Reckoning With Colonial Violence in Canada

Those who assembled on Saturday in solidarity with Wet’suwet’en are among thousands taking part in ongoing blockades and demonstrations across Canada.

Dozens of people assembled in Bannerman Park on Saturday, February 15 to rally in solidarity with Wet’suwet’en land defenders before taking to the streets and collectively marching to The Lantern on Barnes Road for a teach-in.

Solidarity with the Labrador Land Protectors was the organizing force behind Saturday’s rally and teach-in. They were same group that organized over 100 people to show up for a sit-in when Premier Dwight Ball and Minister of Natural Resources Seamus O’Regan made their non-announcement announcement regarding Muskrat Falls.

The day’s actions began with the rally in Bannerman Park, where participants gathered at the park’s Military Road entrance. After hearing from land protectors and organizers, more than 60 people walked onto the street and marched together to The Lantern chanting in solidarity. Once there—treated to a community meal catered by Flavours of India—the crowd engaged in a teach-in, where spaces were created for people to self-educate, to learn, to listen, to connect, and to discuss.

Solidarity With Wet’suwet’en: “A territory under attack”

“Today we stand here in solidarity with Wet’suwet’en, a territory under attack for a pipeline to go on their unceded land,” land protector Angelica Vincent announced at the rally. “They are starting to point their guns [at] the people of Wet’suwet’en, for peacefully protecting what is rightfully theirs… We need to be loud, make our voices heard from all corners of Turtle Island.”

Those who assembled on Saturday to show their solidarity are among thousands of Indigenous and non-Indigenous voices and bodies taking part in ongoing blockades and demonstrations that demand an end to the violent colonization of sovereign nations and their lands.

“I have friends right now that are sleeping, and have been for a week straight, on train tracks,” Mi’kmaq land protector Jude Benoit said to rally attendees. “They have successfully shut down all of the train system in Canada… It’s not over. It’s far from it.”

“We will not take this anymore,” Mi’kmaq land protector Robert Leamon affirmed to the crowd. “We have to fight back. Justin Trudeau says that this has been a difficult week for Canadians. This has been difficult generations for Indigenous people trying to live peacefully on this land.”

The action was primarily organized in response to the call for solidarity put out by the Wet’suwet’en Nation. But organizers and attendees alike recognized that the recent RCMP raids on Wet’suwet’en land are only part of the pervasive legacy of colonial violence that is the Canadian state.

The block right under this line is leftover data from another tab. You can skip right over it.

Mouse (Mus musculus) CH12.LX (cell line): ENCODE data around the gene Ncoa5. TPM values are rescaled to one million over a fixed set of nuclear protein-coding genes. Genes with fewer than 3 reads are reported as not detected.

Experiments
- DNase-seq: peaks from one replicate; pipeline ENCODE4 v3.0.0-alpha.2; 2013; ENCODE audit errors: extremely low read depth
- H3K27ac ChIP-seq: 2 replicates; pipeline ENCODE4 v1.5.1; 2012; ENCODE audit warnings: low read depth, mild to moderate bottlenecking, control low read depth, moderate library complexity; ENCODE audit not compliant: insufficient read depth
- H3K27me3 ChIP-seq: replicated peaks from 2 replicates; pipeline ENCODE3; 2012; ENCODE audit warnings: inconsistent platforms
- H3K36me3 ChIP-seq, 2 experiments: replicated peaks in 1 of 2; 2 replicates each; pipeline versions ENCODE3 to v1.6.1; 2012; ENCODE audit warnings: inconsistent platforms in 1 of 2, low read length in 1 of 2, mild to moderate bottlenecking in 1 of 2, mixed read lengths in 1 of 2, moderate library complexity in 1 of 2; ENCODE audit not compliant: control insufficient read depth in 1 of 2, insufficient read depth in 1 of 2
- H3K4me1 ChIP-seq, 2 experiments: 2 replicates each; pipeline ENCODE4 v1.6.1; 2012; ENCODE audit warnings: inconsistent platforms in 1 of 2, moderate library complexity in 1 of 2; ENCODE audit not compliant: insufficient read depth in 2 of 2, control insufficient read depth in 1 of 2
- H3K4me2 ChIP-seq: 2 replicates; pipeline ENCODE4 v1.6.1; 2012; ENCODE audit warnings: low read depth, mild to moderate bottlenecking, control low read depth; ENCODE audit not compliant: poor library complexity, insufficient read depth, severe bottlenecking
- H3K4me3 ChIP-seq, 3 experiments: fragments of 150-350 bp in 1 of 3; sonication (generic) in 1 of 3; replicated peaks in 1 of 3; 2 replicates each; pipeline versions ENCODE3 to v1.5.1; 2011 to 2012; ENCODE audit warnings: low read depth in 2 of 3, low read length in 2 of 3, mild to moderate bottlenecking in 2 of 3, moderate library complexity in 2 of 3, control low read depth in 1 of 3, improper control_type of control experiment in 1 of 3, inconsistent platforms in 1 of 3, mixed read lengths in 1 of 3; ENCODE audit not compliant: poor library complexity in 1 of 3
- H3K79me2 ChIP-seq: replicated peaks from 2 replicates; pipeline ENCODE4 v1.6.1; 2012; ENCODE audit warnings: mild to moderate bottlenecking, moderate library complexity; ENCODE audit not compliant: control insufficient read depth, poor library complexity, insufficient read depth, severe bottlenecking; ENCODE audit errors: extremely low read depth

“Reconciliation is Dead”

When called upon to open the rally with a land acknowledgment, Benoit stated plainly: “I would like to acknowledge that we are on stolen land of the First Peoples; that this isn’t Canada, this is Turtle Island; and that reconciliation is dead.”

The words have been ringing out from coast to coast to coast, as images from the Unist’ot’en Camp are shared online showing RCMP officers arresting matriarchs. One video shows yellow-vested workers dismantling a gate with the word “RECONCILIATION” written across it.

Many of those who showed up to the rally expressed feeling distressed by RCMP invasion of Wet’suwet’en territory. They were generally frustrated with the Canadian government’s failure to rectify the ongoing violence and inequities that are still being forced upon Indigenous peoples without consent.

“It’s embarrassing,” one rally attendee told the Independent. “It’s shameful that this is happening in Canada.”

According to First Peoples’ Law, the British Crown never conquered or made a treaty with the Wet’suwet’en. They are governed by both a traditional governance system as well as band councils created by the Indian Act. Band councils have decision-making powers under the Act, but are limited to the boundary of the First Nation’s reserves; meanwhile, the hereditary chiefs are responsible for the unceded ancestral lands beyond the reserve. Indigenous land rights in Canada extend beyond those stipulated in the Indian Act and are recognized by section 35 of the Constitution Act, 1982. Canadian courts continue to recognize that these Indigenous laws form part of the country’s legal foundation—and thus its “rule of law.” 

The situation in British Columbia is significantly more complicated, however. Despite having no legal title to much of the territory in the province, the colonial government nevertheless began parceling out land to non-Indigenous interests starting in the 1860s. The Supreme Court of Canada since 2004 has therefore recognized the Province’s authority over unceded Indigenous land as ‘de facto’—that is, not based on established legal authority. While Canadian courts have also held that provincial governments may be able to infringe on Aboriginal title, the justifications for infringement are severe—and at any rate the BC government has not attempted to justify its infringements against the Wet’suwet’en.

Wet’suwet’en Nation is made up of five clans, and each clan has different house groups that care for their territories. Talbits Kwa is the territory protected and cared for by the Unist’ot’en House of the Gilseyhu Clan where RCMP officers forcibly entered land defenders’ camp and healing centre earlier this month.